Cubs manager Joe Maddon gave two Philadelphia writers an appetizer when they asked about hitting coach John Mallee, who was fired Tuesday by the Phillies less than two seasons after the Cubs released him.
"Every hitting coach I've known in the recent past was dedicated, hard-working, cares about his players more than he cares about himself," Maddon said. "A lot of times you have a good sense of humor, which I think is important.
"I love John Mallee, and I think he's an outstanding hitting coach. That's all."
Despite Mallee's popularity with Cubs hitters and the fact the team won the 2016 World Series in his second season, he was dismissed after the 2017 season. The Cubs dumped Mallee, a proponent of launch angle, and hired Chili Davis to emphasize situational hitting.
According to multiple sources, several players immediately tuned out Davis and opted for their personal approach, going that route even as the offense deteriorated in the second half.
The topic of hitting is personal to Maddon, a former minor league hitting instructor who has been more hands-on this season at the request of his bosses.
So when a Philadelphia reporter asked whether there are now too many hitting philosophies, resulting in confused batters, Maddon provided plenty of meat to chew on.
"Just to go Twitter and search 'hitting guru,' " Maddon said. "And find out all these different people making money these days. They're making it too complicated, and it's really sad. I grew up as a hitting coach, and I taught hitting a certain way. And I still think it's germane to the way you should hit today.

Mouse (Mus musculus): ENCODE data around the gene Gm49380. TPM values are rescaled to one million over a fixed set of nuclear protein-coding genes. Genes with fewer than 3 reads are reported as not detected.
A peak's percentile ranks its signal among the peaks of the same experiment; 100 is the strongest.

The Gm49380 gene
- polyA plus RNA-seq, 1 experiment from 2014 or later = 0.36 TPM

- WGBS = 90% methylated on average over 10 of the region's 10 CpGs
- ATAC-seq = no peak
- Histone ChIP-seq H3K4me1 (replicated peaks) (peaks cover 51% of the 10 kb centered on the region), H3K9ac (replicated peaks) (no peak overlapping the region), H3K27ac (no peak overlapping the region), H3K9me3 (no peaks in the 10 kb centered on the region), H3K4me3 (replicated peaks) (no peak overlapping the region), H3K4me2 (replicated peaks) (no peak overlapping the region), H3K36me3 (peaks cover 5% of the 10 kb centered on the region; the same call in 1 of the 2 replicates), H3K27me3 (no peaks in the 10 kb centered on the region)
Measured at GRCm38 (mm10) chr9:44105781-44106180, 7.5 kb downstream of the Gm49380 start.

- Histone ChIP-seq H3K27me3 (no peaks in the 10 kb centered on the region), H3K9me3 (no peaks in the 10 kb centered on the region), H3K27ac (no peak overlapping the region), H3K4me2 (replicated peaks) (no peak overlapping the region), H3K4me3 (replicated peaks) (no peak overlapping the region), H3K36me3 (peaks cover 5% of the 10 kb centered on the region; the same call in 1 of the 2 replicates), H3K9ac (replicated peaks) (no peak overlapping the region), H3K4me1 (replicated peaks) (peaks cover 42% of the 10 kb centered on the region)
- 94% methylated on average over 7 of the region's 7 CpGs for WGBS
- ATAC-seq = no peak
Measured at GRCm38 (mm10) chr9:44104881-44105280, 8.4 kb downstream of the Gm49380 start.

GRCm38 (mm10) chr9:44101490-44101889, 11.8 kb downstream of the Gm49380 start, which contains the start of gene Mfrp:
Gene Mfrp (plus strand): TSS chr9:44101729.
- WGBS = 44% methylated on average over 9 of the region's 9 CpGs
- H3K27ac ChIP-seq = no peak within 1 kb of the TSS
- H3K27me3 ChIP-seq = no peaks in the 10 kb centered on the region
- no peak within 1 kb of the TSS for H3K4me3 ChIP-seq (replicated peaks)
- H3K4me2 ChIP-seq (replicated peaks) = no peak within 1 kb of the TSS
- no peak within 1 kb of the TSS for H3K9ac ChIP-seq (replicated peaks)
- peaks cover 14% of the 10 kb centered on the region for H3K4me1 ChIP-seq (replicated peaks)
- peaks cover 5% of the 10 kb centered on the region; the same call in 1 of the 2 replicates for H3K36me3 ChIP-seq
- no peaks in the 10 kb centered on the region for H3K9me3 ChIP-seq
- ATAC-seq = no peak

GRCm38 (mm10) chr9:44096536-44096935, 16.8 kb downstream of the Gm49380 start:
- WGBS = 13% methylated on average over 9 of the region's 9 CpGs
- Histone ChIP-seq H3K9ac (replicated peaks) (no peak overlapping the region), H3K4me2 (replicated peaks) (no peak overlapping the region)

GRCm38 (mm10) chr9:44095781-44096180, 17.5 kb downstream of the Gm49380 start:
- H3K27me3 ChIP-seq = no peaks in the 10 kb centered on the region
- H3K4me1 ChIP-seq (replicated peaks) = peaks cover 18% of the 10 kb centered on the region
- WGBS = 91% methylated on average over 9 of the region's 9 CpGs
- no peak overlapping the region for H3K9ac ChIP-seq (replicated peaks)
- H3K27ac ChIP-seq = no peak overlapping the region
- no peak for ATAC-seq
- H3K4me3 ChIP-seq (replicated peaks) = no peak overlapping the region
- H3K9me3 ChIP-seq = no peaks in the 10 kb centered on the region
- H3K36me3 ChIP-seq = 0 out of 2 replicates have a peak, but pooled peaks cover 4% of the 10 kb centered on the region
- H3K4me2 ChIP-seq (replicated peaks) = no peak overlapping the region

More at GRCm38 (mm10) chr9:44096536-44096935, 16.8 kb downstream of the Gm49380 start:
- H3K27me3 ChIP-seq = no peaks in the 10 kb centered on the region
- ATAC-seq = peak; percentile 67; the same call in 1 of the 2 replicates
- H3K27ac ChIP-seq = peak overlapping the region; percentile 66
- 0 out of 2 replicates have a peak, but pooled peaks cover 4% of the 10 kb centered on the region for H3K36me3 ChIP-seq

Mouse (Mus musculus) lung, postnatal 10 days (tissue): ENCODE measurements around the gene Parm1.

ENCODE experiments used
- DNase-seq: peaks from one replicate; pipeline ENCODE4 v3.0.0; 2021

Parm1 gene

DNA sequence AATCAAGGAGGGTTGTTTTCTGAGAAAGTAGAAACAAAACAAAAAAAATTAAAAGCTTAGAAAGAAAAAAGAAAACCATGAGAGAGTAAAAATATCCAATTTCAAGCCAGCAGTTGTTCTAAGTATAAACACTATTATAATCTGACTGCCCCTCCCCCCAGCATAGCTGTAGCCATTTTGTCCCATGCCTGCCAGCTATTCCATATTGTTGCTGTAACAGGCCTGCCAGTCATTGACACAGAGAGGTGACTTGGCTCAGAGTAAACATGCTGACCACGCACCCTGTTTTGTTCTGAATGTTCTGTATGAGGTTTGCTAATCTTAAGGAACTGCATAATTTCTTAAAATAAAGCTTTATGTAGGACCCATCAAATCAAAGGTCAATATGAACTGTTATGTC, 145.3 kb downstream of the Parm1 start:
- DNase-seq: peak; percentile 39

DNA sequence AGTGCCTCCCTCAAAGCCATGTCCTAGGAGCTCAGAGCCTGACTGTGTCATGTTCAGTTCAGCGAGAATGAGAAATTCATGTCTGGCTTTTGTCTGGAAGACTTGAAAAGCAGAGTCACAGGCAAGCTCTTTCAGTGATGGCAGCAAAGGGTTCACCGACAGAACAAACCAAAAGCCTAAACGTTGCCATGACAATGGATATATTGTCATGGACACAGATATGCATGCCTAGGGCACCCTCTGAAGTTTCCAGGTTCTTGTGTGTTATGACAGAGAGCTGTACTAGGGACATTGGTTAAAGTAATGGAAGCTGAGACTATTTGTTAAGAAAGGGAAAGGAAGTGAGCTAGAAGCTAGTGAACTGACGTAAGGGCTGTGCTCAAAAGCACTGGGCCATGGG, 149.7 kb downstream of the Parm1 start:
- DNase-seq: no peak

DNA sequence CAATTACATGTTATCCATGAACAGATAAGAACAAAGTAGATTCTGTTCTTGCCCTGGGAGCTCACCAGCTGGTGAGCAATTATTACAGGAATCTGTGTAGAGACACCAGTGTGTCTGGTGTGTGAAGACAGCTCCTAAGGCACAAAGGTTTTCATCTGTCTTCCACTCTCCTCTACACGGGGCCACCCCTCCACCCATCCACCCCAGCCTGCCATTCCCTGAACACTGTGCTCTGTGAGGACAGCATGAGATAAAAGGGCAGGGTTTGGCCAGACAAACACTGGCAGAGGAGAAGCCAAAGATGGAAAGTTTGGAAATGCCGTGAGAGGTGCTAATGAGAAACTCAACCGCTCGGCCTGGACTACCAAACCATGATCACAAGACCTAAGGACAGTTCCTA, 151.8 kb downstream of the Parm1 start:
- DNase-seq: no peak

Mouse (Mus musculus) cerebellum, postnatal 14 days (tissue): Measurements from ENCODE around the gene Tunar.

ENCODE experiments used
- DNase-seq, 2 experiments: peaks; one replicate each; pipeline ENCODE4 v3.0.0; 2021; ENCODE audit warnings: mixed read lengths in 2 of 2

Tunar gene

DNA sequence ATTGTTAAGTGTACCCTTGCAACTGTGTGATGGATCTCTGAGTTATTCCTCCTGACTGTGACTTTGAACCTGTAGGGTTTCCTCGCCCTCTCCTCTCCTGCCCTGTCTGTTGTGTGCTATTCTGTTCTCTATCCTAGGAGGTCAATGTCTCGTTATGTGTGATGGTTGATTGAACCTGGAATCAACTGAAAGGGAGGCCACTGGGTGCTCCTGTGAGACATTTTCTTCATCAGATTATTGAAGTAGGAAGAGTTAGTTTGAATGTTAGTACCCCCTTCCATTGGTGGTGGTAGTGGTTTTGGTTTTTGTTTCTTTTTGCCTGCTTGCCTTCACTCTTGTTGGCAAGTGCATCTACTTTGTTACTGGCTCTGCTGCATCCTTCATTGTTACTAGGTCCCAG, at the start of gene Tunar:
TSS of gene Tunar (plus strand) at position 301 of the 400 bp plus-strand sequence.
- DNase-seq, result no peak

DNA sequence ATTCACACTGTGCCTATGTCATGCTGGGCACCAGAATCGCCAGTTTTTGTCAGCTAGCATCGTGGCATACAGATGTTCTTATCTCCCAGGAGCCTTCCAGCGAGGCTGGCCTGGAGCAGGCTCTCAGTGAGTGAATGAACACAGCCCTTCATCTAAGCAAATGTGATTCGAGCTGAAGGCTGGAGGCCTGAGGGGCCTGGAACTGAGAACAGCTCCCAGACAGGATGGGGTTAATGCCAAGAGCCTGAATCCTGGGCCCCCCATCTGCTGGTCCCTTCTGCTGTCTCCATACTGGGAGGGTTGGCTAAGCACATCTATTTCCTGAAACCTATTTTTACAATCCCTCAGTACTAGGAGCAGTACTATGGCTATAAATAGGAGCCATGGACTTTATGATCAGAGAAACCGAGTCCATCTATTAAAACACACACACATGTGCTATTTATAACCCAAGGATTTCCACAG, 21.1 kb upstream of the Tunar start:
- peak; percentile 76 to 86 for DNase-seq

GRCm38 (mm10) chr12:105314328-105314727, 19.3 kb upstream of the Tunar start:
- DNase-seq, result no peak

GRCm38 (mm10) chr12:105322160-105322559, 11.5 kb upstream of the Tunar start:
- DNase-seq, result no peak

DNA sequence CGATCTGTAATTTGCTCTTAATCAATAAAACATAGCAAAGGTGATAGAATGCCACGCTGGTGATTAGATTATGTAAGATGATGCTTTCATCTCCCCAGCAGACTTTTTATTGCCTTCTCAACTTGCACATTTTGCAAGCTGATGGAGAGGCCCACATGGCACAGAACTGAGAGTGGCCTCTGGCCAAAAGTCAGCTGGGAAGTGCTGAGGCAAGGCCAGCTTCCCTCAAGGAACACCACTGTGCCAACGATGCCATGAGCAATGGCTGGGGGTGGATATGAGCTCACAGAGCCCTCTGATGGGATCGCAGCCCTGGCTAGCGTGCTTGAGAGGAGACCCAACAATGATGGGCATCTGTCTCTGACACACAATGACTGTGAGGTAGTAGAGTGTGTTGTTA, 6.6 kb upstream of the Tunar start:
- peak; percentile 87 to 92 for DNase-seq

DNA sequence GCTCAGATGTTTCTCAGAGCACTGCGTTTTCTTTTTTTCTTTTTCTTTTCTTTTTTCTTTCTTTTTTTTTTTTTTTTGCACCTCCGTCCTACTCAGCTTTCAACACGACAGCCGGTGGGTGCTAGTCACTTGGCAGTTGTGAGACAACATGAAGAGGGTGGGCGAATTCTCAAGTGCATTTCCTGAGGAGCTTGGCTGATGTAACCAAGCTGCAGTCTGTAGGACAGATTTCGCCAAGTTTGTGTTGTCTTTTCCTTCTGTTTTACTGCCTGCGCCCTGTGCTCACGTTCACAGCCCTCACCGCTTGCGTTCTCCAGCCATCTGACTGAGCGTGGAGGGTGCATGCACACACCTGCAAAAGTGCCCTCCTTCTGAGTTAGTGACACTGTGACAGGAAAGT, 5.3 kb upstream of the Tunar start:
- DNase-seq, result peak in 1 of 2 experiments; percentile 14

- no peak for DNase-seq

"It's really being morphed into an area that's non-sustainable. There are too many holes in the methods that are being profligated right now. It just doesn't work that way."
For the record, Maddon endorsed Cubs first-year hitting coach Anthony Iapoce and assistant Terrmel Sledge. But Maddon expressed his displeasure at some of the trends being taught elsewhere at a price.
"I've seen some of the videos that they're selling online, that parents are paying for," Maddon said. "Wow. They're just promoting the strikeout. That's all they're doing."
The Cubs entered play Tuesday night with 186 home runs – within reach of their franchise record 235 homers in 2014. But Maddon had an interesting prediction in the midst of this home-run-crazed season.
"Once the ball is deadened again, you're going to see a dramatic decline in home runs," Maddon said. "Just based on equipment change. And what you're seeing right now is very hard for hitters."
Maddon said he is baffled when he sees batters who have only twice as many RBIs as homers.
"All that (tells) me is that they don't know how to drive in runs with a single," Maddon said. "It's an all-or-nothing approach. And that's being advocated."
That all-or-nothing approach has major league hitters on pace to shatter the single-season home run record while setting a strikeouts record for the 12th straight year.
Meanwhile, Mallee's firing was felt deeply by slugger Kris Bryant, who FaceTimed his former hitting coach one day before he was fired.
"He really stood out to me, how much he cared for you as a player," Bryant said. "As a person, he just wanted everyone to succeed. I'll always remember him as one of my favorite coaches of all time.
"I just think he had a very good way of bringing the best out of you. When you're not feeling good, he knew exactly what to tell you right back, locked in, even if you looked like crap, He would always tell you 'you're right there. Your swings are good.' He just knew what each guy needed as a player, and that's a great quality as a coach. When a coach can figure out what you need as a player, whether it's to be pushed or coddled. He was that kind of guy. And I appreciate that about him."